So, he wasn't attempting to access the Records; without knowledge or guidance he could access the memory of a being that could drive him insane at the mere glimpse of it.
Instead, he focused on his knowledge of runes – or what little there was of it – and requested help.
Somewhere, somewhen, somehow, something responded. Harry had expected a hand to write on a screen, like Ramanujan had experienced. That was the image he had prepared for, after all.
The screen was there; only it wasn't the blackboard he had expected. Instead, it seemed to be comprised of ethereal blue smoke that hung like a flat sheen in mid-air.
And there was a hand; only it had four fingers, and seemed to have an extra joint in there. It extended one finger, longer and more agile than his own, and started drawing on the smoke-like screen, writing dark green sigils on the light-blue smoky background.
Harry's mind stared in fascination, somehow absorbing the knowledge in ways he knew he shouldn't be capable of; the ideas and thoughts somehow sinking directly into his memory.
The writing was methodical and continuous, the board resetting itself once 'full', with the alien hand continuing to write.
Finally, the hand stopped, and the board vanished. The hand itself started to disappear as well.
"Wait!" Harry communicated through his mind. It wasn't the word itself, rather it was the very concept of 'please wait a moment' that seemed to be brought across to his unusual teacher.
The hand held at a semi-blurred state.
"Thank you very much for the lesson, and for your time," Harry said politely, not wanting to come across as either selfish or ungrateful. Again, it wasn't the words themselves, but the concept of gratitude, teaching, and time, that were communicated across.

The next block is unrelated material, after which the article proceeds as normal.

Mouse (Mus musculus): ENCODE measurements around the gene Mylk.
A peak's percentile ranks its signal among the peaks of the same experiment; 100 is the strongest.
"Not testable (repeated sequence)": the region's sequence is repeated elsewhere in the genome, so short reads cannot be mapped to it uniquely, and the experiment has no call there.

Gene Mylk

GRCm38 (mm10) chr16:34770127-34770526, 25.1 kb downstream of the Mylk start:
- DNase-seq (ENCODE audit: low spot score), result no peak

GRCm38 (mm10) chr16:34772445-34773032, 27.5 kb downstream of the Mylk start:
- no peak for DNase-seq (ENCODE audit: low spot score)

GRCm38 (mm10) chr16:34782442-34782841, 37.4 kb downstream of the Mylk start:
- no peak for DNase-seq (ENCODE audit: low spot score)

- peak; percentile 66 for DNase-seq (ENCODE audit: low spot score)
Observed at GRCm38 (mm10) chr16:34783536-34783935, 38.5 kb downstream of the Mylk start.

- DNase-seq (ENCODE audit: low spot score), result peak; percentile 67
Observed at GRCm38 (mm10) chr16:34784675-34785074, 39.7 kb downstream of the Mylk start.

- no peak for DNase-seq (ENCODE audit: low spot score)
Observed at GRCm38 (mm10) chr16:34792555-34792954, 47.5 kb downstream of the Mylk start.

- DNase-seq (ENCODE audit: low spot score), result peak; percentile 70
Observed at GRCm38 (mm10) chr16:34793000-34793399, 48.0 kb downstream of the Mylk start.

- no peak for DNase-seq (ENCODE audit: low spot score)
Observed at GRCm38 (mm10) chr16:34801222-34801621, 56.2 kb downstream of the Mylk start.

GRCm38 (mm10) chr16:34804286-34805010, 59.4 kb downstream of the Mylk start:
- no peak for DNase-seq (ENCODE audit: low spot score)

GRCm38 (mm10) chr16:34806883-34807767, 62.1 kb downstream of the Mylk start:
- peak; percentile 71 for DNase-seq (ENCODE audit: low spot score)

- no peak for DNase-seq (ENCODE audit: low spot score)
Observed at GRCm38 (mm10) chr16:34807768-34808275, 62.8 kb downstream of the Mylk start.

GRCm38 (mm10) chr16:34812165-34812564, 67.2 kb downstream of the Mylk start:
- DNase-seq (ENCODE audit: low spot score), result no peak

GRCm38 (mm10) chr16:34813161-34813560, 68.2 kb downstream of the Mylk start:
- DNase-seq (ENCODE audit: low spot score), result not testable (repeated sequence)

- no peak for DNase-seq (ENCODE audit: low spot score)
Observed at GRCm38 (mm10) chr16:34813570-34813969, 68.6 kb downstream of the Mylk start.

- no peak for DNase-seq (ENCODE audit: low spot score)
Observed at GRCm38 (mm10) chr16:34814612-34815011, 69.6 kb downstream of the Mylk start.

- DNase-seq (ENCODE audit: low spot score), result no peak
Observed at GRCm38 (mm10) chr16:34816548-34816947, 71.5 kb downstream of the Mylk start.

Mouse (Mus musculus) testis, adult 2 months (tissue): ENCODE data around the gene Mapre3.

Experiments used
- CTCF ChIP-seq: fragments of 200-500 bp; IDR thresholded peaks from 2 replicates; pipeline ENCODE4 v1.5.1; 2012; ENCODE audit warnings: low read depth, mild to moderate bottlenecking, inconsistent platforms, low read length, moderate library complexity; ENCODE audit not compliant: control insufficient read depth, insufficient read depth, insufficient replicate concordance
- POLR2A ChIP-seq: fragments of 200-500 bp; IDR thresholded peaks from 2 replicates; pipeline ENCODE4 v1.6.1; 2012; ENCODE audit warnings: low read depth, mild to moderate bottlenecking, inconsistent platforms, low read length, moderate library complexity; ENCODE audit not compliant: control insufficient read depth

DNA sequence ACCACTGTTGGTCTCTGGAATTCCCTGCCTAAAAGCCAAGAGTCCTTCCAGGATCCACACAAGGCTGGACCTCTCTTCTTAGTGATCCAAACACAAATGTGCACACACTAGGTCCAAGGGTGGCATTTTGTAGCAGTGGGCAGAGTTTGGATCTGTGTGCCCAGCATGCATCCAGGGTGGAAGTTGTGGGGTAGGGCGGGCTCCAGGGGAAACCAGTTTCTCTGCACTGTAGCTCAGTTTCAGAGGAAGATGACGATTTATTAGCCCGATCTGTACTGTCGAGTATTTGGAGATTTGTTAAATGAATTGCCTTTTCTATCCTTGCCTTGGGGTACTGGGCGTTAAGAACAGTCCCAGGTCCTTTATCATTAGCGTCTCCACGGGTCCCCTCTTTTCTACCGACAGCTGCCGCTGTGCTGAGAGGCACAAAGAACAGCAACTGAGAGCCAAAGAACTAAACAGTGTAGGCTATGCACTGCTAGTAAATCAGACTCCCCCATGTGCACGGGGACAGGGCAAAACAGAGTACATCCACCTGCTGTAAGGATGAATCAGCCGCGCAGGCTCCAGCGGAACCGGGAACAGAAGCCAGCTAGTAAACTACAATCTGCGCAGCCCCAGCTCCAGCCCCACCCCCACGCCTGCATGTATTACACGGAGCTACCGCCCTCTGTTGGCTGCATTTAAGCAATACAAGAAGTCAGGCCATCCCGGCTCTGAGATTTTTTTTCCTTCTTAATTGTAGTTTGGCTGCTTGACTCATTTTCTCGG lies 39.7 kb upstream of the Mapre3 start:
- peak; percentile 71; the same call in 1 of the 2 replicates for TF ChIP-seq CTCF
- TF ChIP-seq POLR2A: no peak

Harry was suddenly struck with the concepts of time being meaningless, and that all knowledge should be shared freely.
The hand then vanished.
Apparently, his strange tutor either had all the time in the world, or time as a concept really had no meaning in this strange plane of existence.
He was pondering the strange correlation between his alien tutor and Marduk, who both seemed to subscribe to the adage of knowledge needing to be free, when he felt something filter through from his physical body.
There was a chill, and the sensation of being wet.
Since his mind was more than a few steps removed from his body, there was no actual reaction from his consciousness regarding the sudden cold wet sensation, but it did make him curious.
Returning to his body, he slowly opened his eyes, only to see Melinoe, Goddess of Ghosts, ready to lob another water balloon at him.
"Mel?" he asked, unfolding his one leg and putting both feet on the ground once more. He took a long look at her; today she was dressed in jet-black velvet and lace, the stud in her nose was pure silver, and her lips were as black as her outfit.